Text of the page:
• Related Articles

    Kathleen La Point
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    Because metabolites are excreted from the cells into blood and urine, collecting these samples can be easy, noninvasive, and inexpensive. Chemical techniques like nuclear magnetic resonance (NMR) spectroscopy are used to analyze the samples. The results of NMR spectroscopy are chemical patterns, showing the simultaneous alterations of many compounds. The measurement and analysis of multiple metabolite changes in response to genetic changes or environmental stimuli is known as metabonomics.
    Metabonomics has a number of potential applications. Ease of sample collection may enable researchers to develop a rapid screening tool for diseases like celiac disease. Using metabonomics, it is not necessary to know the specific metabolites that differ in people with a given disease (the disease biomarkers). Rather than looking for the presence or absence of a particular biomarker, the overall pattern of metabolite concentrations is compared to patterns of people known to have the disease (the metabolic signature of the disease) and patterns of people who do not have the disease. Large numbers of metabolites are analyzed simultaneously, instead of one by one, providing a snapshot into what is happening in the cells at a given time.
    In this first study to investigate the metabonomic signature of celiac disease, blood and urine samples of 34 people with celiac disease were analyzed at the time of diagnosis, which was based on antibody tests and confirmed with biopsies of the small intestine. These patterns were compared to the metabolite patterns of 34 people without celiac disease. Using blood samples, researchers were able to predict celiac disease up to 83% of the time. Analysis of urine samples gave accuracy of about 70%.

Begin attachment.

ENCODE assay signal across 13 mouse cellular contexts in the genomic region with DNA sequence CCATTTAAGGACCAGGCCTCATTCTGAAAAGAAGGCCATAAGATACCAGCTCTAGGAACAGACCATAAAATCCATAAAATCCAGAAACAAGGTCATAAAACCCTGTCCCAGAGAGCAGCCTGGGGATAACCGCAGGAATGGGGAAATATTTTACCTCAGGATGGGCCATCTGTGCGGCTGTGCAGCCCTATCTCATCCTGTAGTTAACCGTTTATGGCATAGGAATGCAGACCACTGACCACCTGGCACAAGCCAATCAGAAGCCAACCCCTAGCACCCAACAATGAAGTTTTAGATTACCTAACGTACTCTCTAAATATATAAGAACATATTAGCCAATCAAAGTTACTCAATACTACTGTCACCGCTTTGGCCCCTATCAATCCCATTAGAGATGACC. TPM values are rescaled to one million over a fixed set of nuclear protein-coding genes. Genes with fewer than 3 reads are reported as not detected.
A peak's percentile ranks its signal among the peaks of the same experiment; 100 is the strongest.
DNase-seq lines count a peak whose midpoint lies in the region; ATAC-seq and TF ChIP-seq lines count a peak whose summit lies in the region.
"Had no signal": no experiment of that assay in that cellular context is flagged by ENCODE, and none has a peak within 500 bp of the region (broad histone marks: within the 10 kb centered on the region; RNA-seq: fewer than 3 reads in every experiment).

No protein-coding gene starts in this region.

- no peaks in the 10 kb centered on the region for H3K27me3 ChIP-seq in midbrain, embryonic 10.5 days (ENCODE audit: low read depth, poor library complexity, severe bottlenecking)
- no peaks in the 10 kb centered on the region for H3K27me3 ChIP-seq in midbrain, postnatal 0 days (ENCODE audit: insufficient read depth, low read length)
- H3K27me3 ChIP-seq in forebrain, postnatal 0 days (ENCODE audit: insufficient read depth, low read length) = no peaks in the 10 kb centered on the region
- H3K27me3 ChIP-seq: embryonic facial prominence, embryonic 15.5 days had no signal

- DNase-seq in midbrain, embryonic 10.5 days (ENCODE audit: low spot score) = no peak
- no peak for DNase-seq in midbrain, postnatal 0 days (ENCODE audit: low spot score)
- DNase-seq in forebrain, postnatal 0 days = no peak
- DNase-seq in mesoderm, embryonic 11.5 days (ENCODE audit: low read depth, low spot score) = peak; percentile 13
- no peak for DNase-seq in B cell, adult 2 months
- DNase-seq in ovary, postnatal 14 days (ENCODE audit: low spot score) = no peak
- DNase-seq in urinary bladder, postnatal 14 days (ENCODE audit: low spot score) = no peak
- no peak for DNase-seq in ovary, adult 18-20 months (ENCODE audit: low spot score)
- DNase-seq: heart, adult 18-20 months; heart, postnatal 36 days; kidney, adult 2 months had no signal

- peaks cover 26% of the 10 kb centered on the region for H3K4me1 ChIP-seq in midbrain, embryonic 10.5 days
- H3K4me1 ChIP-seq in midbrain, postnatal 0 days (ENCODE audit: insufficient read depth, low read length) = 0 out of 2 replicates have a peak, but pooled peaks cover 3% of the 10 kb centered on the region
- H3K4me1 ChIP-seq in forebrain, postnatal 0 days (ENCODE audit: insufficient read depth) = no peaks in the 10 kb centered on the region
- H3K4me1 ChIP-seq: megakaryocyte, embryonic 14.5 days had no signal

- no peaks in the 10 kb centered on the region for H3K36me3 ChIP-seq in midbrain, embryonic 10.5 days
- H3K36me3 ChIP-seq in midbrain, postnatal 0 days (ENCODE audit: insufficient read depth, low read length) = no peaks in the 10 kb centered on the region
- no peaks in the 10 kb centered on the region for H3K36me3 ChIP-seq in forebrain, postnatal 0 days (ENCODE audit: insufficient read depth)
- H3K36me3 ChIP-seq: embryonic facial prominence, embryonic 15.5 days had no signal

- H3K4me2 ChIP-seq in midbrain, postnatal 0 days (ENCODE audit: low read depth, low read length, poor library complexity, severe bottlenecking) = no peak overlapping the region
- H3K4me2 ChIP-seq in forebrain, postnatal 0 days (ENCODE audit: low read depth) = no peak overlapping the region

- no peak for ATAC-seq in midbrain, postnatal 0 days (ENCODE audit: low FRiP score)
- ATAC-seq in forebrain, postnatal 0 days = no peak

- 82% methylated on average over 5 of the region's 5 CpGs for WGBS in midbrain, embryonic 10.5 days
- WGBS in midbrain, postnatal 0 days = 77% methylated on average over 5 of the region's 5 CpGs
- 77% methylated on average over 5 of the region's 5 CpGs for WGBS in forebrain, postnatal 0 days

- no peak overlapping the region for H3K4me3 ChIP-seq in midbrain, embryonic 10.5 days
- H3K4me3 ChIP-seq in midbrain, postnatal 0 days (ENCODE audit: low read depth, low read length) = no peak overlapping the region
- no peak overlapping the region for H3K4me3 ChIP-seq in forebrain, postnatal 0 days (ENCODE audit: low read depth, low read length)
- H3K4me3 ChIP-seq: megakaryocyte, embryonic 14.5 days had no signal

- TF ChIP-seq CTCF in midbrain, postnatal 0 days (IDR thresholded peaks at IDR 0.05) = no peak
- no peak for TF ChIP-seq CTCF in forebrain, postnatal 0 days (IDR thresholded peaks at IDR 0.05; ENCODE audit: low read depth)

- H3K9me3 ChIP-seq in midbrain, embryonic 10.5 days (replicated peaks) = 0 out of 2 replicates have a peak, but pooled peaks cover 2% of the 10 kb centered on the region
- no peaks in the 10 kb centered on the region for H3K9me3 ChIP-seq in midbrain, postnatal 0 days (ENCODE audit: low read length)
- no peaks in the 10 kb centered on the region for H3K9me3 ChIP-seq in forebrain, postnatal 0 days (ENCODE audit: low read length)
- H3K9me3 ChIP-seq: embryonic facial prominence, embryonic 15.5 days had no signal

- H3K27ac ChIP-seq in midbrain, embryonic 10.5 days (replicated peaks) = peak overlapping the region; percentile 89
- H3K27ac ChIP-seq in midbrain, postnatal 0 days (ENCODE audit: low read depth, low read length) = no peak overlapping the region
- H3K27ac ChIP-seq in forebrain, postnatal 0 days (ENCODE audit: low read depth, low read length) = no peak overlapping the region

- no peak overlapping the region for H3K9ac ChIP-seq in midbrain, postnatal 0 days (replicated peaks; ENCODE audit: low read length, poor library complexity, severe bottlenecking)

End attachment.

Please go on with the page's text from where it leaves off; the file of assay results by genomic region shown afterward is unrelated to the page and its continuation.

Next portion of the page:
These accuracy rates are lower than those achieved with antibody tests, but this is only the first small study and refining the techniques may significantly improve accuracy rates.In addition, analyzing the metabolic signature may lead to a greater understanding of celiac disease and the cause of its various symptoms. For example, results from this study included lower levels of some metabolites such as pyruvate (a product of glucose breakdown) coupled with elevated levels of other metabolites such as glucose and 3-hydroxybutyric acid (a by-product of fat breakdown) in people with celiac disease.
    These results suggest a possible explanation for chronic fatigue experienced by up to 87% of patients with celiac disease—a possible impairment in the body’s ability to use glucose for energy. As expected, evidence of altered gut bacteria was also found, as were an increase in metabolites that indicate an increased intestinal permeability (“leaky gut”). After 12 months of a strict gluten-free diet, these altered metabolite patterns reverted to normal.
    Metabonomics is an emerging field of study, which like genomics, holds great promise in the understanding, diagnosis, and treatment of diseases like celiac disease.
    Bertini I, et al. The metabonomic signature of celiac disease. Journal of Proteome Research. 2008 Dec 11 [Epub ahead of print]

    Jefferson Adams
    Celiac.com 12/24/2015 - Laboratory tests for hemoglobin, ferritin, calcium, folate, vitamin B12, vitamin D, and thyroid function are regularly ordered in children with celiac disease, despite sufficient evidence for their necessity. To determine the frequency of nutritional deficiencies and levels of thyroid dysfunction in children with celiac disease, researches conducted a study that examined children before and after the initiation of a gluten-free diet.